Friday, April 18, 2014

DIY in the Garden: Floral Ice Cubes

Did you know that certain flowers are edible?

It's true.

Last week, I mentioned on my Facebook page that I was "channeling my inner Martha Stewart", preparing for a future diy blog post.

Here are the ingredients I used...



Distilled water, ice-cube trays and edible flowers such as violas.  

Here is what I ended up with...


Wouldn't these look great on your Easter table?

It was very easy to do, but there are some tricks to doing it just right.

*Not all flowers are edible and you must be sure to use flowers that have not been treated with chemicals or pesticides.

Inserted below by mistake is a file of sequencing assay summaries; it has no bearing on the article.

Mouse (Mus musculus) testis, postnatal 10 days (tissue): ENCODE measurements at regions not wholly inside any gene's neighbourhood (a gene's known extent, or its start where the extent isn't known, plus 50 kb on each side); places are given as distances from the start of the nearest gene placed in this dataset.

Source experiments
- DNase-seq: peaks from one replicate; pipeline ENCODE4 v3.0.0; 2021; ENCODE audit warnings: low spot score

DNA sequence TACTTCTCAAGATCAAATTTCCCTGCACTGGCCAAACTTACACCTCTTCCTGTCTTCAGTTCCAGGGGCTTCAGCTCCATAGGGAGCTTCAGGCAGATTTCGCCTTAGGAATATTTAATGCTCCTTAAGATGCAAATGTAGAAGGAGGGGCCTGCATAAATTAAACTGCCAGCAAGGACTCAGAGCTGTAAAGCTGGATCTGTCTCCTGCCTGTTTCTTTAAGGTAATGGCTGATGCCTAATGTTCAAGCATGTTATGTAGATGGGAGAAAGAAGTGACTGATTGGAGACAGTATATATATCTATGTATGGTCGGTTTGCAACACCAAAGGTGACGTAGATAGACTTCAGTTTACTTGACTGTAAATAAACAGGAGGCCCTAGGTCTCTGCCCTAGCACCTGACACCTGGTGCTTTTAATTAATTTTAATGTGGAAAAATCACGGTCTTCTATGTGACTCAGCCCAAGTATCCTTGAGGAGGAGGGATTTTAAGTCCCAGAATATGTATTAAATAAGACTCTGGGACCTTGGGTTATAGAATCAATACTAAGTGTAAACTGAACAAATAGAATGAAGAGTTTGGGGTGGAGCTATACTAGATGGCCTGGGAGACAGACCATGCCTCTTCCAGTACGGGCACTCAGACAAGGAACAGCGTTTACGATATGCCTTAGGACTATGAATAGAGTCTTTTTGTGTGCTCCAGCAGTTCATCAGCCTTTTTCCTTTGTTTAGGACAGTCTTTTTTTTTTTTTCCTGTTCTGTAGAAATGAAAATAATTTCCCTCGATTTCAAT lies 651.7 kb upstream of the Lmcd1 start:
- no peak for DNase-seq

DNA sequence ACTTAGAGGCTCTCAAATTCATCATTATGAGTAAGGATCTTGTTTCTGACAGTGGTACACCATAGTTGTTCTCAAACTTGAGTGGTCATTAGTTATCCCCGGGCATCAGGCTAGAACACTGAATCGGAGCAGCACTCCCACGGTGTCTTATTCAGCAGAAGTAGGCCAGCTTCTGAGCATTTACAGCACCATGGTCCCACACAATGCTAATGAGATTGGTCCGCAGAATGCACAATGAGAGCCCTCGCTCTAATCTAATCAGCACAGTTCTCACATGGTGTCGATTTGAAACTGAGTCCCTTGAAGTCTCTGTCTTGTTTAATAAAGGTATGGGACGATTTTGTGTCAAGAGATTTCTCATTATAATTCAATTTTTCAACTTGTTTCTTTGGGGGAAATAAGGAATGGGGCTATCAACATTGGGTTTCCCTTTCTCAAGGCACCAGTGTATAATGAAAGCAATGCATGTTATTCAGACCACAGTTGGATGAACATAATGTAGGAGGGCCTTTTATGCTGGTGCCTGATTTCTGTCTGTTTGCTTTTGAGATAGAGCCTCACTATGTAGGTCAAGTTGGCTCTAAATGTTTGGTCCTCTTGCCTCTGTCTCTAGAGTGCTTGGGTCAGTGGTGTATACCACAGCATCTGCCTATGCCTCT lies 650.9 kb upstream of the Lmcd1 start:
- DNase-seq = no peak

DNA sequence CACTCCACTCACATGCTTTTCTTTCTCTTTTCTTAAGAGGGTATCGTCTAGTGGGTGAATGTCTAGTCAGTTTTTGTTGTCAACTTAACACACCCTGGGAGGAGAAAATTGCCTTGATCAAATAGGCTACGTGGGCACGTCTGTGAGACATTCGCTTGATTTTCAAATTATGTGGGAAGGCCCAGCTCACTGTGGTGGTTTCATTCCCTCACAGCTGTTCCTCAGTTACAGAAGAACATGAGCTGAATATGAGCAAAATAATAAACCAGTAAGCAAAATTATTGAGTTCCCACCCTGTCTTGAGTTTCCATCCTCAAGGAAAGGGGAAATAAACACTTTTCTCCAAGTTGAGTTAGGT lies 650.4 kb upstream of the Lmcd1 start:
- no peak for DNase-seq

I wrote about how to make your own floral ice cubes along with a list of edible flowers, in my latest blog post for Birds & Blooms, which you can access here.

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Thursday, April 17, 2014

Pink Blooms In the Desert Garden


Springtime in the desert southwest is a glorious time.  

We say "goodbye" to cold, winter temperatures and delight in the landscape around us and it bursts into bloom.

I enjoy spending time outdoors this time of year, realizing that soon I will go into what I like to call 'summer hibernation' as the temperatures reach triple digits.

Today, I thought that I would share with you some beautiful, pink flowering plants that are in bloom right now...

Pink Fairy Duster (Calliandra eriophylla)

Pink fairy duster shows off its pink flowers once a year in spring.  The rest of the year, it quietly recedes into the background until spring arrives again.

Beavertail Prickly Pear (Opuntia basilaris)